Thursday, December 11, 2014

Realtime video stream with a Raspberry Pi and PiCam

I want to build remote controlled Lego robots with an onboard camera so I can drive around with them without having to see them. I did a lot of research to get a lagless video stream from the Raspberry Pi to my computer. It proved to be quite a challenge. But I found a way, it works!
Actually there are two methods that work: gstreamer and netcat. Both are detailed below. VLC and Mjpeg player are alternative methods that I didn’t get to work, at least not lagless. My favorite method is gstreamer.


This solution proved the most stable, lag-free and flexible solution to me. The reasons for this being that gstreamer has nice python bindings and the order in which you start the sender or the receiver doesn’t matter. Gstreamer installation should be really easy, both on the RPi and on your mac. I will assume you installed and enabled the PiCamera already. On your RPi just do:
$ sudo apt-get update
$ sudo apt-get upgrade
$ sudo apt-get install gstreamer1.0
On the mac, the easiest way to install gstreamer is using homebrew. I prefer it over macports. Just do:
$ brew install gstreamer gst-plugins-base gst-plugins-good
Easy as Pi. On windows I wasn’t able to get gstreamer to work. If you know a good installation tutorial, let me know.
Now it’s time to stream. These are the commands you need.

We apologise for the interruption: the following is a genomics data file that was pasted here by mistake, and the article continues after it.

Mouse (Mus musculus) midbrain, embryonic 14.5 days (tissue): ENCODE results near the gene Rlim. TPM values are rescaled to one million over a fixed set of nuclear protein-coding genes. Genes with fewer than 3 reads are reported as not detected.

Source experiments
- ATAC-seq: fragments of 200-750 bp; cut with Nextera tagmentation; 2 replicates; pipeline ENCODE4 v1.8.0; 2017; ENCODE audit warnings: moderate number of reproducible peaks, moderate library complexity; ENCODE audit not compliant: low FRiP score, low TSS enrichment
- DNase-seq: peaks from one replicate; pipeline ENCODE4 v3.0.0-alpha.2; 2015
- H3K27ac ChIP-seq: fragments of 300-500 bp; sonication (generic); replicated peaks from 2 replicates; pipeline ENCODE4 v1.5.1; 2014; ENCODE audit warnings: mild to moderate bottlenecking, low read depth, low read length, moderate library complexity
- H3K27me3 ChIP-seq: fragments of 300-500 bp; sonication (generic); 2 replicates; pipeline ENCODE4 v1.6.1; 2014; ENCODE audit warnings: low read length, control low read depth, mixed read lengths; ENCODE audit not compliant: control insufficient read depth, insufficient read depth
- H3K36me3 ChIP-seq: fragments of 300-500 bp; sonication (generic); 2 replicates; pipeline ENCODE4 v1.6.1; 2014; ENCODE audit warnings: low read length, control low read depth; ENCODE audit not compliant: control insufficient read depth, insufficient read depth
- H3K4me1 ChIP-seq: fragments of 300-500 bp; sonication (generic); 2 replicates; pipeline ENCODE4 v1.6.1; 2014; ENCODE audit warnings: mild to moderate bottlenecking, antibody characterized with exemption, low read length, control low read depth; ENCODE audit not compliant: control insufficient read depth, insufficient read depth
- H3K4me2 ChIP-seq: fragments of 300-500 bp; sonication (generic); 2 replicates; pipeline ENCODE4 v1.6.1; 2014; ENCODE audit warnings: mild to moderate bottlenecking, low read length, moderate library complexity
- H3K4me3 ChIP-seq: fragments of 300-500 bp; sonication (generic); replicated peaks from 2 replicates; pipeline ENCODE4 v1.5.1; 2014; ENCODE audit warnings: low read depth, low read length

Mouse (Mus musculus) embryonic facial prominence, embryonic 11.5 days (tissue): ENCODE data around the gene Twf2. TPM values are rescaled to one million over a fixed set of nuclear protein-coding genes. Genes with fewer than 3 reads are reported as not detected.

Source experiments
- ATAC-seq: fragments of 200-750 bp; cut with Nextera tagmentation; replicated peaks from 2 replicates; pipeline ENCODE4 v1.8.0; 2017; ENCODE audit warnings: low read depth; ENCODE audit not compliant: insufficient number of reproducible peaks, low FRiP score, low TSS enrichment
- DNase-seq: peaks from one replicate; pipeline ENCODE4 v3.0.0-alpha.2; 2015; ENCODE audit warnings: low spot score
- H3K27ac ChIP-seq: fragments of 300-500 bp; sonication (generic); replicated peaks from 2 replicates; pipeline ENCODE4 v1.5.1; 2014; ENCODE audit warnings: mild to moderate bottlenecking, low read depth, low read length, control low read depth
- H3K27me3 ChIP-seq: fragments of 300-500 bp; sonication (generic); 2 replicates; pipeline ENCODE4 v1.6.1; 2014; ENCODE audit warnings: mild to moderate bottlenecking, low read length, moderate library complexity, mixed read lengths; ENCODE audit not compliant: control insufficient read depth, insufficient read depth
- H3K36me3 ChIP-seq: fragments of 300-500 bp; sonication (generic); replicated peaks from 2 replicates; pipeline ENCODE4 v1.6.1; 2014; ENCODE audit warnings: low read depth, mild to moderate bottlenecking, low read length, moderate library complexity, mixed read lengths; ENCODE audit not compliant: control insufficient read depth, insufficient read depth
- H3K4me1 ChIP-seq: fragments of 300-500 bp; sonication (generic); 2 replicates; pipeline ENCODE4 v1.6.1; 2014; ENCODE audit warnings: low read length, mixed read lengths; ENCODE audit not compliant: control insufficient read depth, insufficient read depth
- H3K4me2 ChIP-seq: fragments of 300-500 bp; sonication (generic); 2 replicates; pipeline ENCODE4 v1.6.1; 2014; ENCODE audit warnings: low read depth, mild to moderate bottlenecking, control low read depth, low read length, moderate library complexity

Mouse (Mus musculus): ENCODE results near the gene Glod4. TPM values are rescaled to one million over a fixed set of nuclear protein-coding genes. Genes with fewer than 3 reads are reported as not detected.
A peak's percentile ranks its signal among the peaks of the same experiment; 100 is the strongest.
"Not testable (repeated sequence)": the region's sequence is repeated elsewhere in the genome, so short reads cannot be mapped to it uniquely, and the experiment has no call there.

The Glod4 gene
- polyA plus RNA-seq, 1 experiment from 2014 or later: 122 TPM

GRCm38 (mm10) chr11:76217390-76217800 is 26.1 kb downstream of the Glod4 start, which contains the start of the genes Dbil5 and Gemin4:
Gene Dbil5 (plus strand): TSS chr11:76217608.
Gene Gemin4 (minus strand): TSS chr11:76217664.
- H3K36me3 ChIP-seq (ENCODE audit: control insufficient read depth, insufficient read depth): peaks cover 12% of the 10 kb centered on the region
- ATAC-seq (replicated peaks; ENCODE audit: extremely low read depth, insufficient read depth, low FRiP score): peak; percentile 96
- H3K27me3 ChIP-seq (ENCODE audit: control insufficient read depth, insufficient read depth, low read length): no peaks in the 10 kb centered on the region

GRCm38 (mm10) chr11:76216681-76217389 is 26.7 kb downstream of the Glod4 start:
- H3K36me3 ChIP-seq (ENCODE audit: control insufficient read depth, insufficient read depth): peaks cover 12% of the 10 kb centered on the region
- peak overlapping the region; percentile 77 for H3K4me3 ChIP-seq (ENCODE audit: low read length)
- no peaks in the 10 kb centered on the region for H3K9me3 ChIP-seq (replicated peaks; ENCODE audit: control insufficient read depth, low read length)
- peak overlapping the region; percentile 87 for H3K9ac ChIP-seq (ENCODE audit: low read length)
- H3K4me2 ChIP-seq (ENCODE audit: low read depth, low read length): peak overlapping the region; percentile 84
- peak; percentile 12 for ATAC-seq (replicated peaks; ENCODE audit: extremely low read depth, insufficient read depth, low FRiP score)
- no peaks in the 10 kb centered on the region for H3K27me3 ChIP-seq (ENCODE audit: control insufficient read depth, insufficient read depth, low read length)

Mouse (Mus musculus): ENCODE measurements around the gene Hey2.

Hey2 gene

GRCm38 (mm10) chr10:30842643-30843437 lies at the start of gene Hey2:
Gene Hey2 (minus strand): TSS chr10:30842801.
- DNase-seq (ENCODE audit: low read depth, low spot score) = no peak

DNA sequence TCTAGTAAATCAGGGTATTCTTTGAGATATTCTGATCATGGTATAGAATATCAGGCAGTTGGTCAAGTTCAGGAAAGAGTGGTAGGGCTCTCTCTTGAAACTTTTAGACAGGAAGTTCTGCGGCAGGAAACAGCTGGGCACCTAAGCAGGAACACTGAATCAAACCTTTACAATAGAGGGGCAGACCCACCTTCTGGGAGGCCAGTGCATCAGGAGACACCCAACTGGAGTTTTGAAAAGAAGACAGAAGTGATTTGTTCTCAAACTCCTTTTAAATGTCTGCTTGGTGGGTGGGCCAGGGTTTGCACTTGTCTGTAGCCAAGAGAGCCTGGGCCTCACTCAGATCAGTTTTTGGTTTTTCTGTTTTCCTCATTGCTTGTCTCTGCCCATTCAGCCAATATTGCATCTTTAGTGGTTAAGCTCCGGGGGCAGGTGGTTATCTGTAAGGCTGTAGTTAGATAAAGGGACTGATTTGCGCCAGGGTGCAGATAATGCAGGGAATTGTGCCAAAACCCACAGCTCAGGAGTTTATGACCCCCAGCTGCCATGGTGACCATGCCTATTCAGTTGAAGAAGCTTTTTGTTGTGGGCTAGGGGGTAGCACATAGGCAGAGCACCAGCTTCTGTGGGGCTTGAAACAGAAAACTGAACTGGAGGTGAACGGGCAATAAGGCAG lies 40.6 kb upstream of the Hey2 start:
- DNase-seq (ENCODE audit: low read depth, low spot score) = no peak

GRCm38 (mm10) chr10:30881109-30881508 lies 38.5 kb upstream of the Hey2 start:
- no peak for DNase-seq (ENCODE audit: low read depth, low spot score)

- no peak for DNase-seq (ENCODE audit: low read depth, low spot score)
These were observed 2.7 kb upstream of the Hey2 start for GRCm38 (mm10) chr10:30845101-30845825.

On Raspberry Pi do (change the IP address to the address of your target computer):
$ raspivid -t 999999 -b 2000000 -o - | gst-launch-1.0 -e -vvv fdsrc ! h264parse ! rtph264pay pt=96 config-interval=5 ! udpsink host= port=5000
On your mac do:
$ gst-launch-1.0 udpsrc port=5001 ! application/x-rtp, payload=96 ! rtpjitterbuffer ! rtph264depay ! avdec_h264 ! fpsdisplaysink sync=false text-overlay=false
On my setup I had a near realtime stream over wifi. I didn’t measure it exactly but the lag was below 300ms.


The alternative to gstreamer is using netcat to dump the camera data over a network pipe. This requires installing mplayer on your mac/pc. Again, it’s easy with brew. The trick is to read at a higher framerate than Pi is sending. This way the buffer stays empty and the video is real-time.
Here the order in which you execute the commands is important. First do this on the mac:
$ nc -l 5001 | mplayer -fps 31 -cache 1024 -
Then, do this on the RPi - insert the correct IP address, of course.
$ raspivid -t 999999 -w 640 -h 480 -fps 20 -o - | nc 5001
It’s also possible to do this on Windows. For this you have to download netcat and mplayer and put them in the same directory. Go to that directory using the command prompt and execute this:
> nc -l -p 5001 | mplayer -cache 32 -demuxer lavf -


Streaming with VLC from the raspberry Pi is fairly straightforward. I was unable to do it lagless, but the cool thing is that you can pick up the stream on an iPad with vlc installed, or on a mac using just the VLC app. No need for brewing.
First install VLC on the RPi
$ sudo apt-get install vlc
Then start streaming on the RPi
$ raspivid -o - -t 0 -hf -b 1000000 -w 640 -h 480 -fps 24 |cvlc -vvv stream:///dev/stdin --sout '#standard{access=http,mux=ts,dst=:8160}' :demux=h264
To pick up the stream, open the VLC app and pick up the stream with a URL like this: Here insert the name or IP address of the RPi.


Mjpg-streamer is also cited as an alternative sometimes, but I haven’t gotten it to work. The installation instructions are arcane and require v4l drivers.
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